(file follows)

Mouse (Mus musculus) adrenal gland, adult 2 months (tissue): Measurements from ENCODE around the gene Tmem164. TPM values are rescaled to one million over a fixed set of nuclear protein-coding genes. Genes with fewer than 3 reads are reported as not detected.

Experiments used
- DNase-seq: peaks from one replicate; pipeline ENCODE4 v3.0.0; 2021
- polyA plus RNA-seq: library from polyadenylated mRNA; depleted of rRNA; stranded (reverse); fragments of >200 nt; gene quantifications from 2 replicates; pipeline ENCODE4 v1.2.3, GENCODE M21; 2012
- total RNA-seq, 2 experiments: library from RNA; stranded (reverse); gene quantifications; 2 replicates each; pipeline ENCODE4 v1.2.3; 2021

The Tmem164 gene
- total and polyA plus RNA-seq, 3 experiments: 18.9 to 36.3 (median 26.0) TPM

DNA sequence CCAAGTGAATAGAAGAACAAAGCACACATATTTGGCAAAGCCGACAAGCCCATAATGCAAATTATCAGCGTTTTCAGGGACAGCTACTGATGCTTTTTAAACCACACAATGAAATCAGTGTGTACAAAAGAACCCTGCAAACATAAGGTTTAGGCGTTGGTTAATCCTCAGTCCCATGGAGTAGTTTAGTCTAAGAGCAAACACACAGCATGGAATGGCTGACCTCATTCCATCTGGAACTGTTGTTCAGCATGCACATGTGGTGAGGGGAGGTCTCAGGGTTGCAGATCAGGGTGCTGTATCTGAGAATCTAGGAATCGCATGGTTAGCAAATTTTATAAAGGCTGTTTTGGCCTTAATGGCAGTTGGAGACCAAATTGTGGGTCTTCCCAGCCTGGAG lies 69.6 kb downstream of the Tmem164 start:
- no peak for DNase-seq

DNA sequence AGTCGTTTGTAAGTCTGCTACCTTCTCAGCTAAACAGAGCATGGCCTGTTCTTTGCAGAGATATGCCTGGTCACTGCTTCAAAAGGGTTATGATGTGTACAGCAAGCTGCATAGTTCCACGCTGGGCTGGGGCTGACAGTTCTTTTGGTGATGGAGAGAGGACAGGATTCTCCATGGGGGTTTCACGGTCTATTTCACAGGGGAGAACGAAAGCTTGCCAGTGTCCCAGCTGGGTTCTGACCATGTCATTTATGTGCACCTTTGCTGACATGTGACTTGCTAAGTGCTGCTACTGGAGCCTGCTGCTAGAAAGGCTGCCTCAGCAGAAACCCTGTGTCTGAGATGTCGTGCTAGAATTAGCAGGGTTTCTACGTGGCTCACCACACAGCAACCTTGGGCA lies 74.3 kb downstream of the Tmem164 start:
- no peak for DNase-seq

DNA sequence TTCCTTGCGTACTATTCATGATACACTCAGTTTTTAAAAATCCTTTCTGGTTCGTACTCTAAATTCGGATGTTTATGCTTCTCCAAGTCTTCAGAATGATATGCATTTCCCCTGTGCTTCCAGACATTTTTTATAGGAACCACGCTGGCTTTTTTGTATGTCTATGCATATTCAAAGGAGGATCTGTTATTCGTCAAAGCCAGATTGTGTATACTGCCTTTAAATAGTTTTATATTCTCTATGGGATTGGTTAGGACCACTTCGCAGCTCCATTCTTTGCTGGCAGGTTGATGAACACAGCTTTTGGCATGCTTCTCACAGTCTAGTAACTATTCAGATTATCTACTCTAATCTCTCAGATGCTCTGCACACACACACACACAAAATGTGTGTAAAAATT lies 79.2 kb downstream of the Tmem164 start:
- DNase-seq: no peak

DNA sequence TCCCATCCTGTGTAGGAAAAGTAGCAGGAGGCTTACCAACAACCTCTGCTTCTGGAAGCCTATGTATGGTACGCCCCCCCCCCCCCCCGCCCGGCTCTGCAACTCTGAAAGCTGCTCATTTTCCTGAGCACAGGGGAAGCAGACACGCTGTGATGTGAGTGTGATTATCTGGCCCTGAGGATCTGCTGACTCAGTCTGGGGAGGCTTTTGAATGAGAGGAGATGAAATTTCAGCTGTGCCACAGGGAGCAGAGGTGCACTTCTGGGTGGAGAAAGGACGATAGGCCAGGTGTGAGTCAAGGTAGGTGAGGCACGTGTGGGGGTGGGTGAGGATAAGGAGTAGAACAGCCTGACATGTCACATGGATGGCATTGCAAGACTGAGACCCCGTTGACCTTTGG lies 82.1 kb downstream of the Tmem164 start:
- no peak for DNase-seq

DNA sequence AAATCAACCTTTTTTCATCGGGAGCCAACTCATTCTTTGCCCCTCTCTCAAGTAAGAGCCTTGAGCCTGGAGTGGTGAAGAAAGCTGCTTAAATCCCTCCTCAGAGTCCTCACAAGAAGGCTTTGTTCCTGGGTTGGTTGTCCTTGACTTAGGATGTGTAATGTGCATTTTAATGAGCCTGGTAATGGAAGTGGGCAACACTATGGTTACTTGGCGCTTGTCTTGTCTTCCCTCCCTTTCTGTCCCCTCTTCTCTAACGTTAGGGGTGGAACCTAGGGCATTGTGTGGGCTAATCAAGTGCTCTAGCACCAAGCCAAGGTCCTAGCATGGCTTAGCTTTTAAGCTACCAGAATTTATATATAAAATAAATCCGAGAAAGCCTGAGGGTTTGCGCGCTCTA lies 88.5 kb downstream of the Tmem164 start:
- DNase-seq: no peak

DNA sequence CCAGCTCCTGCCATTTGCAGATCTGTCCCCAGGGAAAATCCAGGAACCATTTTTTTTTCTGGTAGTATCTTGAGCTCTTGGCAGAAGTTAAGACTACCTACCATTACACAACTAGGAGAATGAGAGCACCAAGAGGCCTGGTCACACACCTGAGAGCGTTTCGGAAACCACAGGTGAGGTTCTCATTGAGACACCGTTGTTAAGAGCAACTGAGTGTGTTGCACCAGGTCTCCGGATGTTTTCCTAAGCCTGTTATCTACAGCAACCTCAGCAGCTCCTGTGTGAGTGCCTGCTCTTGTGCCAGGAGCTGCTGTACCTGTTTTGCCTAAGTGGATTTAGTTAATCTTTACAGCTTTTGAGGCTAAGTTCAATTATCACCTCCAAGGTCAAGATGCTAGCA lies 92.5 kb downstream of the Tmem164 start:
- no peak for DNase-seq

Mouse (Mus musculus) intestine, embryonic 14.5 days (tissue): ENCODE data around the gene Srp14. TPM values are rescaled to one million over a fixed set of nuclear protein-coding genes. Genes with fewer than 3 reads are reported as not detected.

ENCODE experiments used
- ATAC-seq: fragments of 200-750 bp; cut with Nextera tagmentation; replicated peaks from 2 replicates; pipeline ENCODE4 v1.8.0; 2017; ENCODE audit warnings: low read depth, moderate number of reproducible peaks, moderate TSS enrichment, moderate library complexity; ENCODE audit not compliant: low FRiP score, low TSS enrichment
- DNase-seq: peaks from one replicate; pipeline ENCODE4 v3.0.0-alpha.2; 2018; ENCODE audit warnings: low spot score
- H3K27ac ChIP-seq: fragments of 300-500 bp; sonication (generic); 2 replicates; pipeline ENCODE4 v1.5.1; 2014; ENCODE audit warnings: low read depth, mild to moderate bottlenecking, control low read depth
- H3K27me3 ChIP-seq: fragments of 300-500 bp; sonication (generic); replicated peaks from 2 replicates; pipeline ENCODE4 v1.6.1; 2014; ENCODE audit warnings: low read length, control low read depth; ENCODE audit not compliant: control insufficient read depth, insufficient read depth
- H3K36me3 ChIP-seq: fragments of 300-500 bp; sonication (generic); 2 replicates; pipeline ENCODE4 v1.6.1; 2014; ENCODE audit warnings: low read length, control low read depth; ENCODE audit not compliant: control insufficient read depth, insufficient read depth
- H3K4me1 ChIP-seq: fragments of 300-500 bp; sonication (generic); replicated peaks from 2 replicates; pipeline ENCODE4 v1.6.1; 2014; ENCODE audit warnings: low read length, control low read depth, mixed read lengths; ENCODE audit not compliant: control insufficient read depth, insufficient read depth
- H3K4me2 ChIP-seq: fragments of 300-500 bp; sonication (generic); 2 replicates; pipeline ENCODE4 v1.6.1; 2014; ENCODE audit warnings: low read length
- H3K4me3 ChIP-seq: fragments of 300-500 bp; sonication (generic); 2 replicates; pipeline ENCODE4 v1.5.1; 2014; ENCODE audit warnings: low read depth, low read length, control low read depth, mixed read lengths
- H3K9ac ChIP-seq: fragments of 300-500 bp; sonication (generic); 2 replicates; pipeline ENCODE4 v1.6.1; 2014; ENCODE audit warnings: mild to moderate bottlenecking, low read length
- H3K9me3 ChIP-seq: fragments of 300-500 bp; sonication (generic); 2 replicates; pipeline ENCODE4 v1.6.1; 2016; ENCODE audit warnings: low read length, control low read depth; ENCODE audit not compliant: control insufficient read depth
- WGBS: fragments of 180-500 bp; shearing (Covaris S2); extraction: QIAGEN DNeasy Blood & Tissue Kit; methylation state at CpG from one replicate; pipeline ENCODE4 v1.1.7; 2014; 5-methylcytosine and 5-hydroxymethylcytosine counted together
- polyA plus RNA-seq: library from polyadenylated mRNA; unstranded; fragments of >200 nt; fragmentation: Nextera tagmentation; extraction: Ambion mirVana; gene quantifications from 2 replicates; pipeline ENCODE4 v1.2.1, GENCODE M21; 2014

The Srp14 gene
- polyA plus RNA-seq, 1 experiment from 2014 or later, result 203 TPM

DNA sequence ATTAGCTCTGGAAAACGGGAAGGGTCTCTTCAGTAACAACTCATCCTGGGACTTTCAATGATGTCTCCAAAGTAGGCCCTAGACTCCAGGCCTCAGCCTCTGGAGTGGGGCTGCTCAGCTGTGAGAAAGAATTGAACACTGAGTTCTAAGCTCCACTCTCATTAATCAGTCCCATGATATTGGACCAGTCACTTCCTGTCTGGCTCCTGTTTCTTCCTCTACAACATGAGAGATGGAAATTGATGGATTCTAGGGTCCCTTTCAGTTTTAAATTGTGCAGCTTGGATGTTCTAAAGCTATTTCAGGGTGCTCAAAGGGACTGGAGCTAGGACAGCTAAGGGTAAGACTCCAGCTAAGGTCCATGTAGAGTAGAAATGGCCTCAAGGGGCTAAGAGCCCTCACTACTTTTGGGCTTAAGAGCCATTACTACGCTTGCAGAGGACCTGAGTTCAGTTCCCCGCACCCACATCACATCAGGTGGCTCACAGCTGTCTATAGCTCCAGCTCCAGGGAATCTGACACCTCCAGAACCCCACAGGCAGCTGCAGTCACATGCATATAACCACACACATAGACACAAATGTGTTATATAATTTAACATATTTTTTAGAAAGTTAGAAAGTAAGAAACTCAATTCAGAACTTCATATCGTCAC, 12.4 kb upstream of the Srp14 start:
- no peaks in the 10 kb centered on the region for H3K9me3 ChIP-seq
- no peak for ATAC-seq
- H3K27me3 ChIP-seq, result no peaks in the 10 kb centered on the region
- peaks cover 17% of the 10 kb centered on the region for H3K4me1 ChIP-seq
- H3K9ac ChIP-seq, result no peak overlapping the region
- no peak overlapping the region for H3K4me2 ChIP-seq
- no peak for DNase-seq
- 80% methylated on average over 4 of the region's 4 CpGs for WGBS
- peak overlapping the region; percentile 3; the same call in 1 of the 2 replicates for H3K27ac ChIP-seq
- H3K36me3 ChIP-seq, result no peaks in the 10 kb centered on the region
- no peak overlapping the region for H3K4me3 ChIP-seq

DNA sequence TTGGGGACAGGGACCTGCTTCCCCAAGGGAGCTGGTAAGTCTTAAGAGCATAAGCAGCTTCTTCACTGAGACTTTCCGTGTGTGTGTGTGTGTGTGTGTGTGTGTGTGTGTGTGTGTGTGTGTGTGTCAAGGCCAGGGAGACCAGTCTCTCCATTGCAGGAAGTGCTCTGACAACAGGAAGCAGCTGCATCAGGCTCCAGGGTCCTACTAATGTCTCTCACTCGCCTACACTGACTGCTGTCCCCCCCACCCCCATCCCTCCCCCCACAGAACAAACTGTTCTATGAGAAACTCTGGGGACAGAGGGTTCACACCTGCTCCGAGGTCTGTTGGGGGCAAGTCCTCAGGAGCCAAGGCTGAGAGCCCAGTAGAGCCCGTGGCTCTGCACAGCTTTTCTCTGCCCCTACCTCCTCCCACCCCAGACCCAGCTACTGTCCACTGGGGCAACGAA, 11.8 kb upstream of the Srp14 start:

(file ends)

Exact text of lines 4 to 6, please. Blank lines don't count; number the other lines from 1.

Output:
- polyA plus RNA-seq: library from polyadenylated mRNA; depleted of rRNA; stranded (reverse); fragments of >200 nt; gene quantifications from 2 replicates; pipeline ENCODE4 v1.2.3, GENCODE M21; 2012
- total RNA-seq, 2 experiments: library from RNA; stranded (reverse); gene quantifications; 2 replicates each; pipeline ENCODE4 v1.2.3; 2021

The Tmem164 gene